Catamount's other problem had to do with the infamous tree house of the neighboring Sibley brothers. Prominently looming – just off the property off the first turn, the tree house offered a perfect view of the racing for the boys, their sister, and friends. The company insuring Catamount that first season had an absolute fit. One sportsman driven by Marcel Godard had already nearly struck he tree, going flying off the banked turn. There was a real possibility of an errant wheel coming off and reaching the high platform was enough for the company to refuse to insure the track if they did not come up with a solution.

Courtesy of Cho Lee
The infamous Sibley treehouse looms in the distance – just beyond
the Catamount property off turns one and two. Notice it is
unoccupied. Below – an aerial of the last real racing program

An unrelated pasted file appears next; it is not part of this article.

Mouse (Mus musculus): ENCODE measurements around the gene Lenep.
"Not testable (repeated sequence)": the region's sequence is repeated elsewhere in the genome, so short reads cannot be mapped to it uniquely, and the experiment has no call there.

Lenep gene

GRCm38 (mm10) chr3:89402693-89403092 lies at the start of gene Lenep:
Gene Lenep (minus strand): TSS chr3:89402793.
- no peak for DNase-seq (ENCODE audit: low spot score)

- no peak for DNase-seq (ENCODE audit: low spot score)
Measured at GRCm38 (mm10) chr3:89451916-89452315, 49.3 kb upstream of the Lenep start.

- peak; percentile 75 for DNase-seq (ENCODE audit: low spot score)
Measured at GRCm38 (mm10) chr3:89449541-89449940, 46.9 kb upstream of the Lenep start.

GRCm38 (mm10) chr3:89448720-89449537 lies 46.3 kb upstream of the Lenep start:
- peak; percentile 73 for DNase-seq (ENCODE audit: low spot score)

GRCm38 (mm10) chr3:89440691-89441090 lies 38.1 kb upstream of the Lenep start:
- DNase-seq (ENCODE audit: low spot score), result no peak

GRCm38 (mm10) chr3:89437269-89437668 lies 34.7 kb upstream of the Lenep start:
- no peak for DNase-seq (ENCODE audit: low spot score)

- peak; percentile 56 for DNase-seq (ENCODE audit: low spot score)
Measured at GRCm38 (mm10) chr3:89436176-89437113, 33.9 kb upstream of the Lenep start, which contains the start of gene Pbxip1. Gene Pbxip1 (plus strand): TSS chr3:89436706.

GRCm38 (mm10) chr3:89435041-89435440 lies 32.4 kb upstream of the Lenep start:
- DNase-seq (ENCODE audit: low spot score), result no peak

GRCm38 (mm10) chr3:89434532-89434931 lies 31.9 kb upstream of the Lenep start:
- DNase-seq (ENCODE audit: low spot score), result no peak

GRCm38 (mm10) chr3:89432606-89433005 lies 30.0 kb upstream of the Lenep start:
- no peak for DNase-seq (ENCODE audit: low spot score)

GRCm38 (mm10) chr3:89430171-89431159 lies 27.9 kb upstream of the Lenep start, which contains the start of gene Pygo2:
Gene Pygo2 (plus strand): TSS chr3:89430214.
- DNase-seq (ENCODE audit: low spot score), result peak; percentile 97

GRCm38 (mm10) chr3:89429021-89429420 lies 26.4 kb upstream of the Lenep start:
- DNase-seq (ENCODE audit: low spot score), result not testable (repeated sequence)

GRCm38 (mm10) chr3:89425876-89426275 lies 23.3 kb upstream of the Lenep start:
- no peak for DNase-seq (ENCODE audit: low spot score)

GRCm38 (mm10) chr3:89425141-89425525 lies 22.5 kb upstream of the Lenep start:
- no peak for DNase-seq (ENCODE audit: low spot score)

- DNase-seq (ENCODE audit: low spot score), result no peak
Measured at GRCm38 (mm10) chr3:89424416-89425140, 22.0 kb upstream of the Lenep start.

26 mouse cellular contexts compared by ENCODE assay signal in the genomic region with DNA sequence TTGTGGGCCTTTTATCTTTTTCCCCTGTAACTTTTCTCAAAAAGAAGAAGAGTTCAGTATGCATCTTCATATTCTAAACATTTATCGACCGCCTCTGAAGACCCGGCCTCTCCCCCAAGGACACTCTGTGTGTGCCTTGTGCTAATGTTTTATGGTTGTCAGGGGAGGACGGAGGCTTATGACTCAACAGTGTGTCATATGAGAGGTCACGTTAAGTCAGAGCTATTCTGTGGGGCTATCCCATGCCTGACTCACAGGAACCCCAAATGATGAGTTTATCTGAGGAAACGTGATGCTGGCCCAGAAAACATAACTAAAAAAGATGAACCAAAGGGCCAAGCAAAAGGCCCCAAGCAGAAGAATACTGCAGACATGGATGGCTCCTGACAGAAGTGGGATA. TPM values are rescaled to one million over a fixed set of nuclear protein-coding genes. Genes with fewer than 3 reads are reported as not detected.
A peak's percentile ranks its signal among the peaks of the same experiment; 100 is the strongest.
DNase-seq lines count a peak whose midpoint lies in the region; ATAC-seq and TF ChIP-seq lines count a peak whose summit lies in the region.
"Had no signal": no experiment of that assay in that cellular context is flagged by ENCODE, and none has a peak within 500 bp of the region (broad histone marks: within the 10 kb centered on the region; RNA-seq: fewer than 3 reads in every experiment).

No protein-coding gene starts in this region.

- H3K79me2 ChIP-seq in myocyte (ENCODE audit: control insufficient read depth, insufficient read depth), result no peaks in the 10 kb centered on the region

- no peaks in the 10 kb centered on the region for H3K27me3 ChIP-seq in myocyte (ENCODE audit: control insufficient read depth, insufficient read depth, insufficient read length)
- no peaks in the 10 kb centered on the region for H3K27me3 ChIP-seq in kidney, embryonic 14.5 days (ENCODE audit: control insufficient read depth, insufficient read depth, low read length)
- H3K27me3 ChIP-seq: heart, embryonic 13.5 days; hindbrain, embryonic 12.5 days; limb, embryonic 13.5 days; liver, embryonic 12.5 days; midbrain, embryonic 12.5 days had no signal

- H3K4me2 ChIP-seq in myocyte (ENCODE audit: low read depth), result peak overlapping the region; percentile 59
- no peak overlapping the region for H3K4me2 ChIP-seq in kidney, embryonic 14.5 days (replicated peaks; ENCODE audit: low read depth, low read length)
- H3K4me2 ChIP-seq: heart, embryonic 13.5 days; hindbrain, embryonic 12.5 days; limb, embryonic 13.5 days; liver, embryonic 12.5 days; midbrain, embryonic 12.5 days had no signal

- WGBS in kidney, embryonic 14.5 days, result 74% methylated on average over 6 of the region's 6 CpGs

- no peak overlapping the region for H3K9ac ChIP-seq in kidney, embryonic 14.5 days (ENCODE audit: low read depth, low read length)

at Catamount shows how industrial development incursion
had wiped out the treehouse. The yellow arrow shows how far
away the actual Sibley house was from the track. They must have sold property to GBIC
 before the track closed.

Mike Cain Photo via Leonard Parent


        Ken Squier approached the Sibley family and guaranteed the boys [the only siblings old enough to have a job] offers of good jobs at the track as long as they wanted them – as long as they stayed out of the tree house during race programs. In 2017 Ray Sibley delighted in telling stories of what he did for the track, eventually trucking around large sums of money after all the proceeds were counted.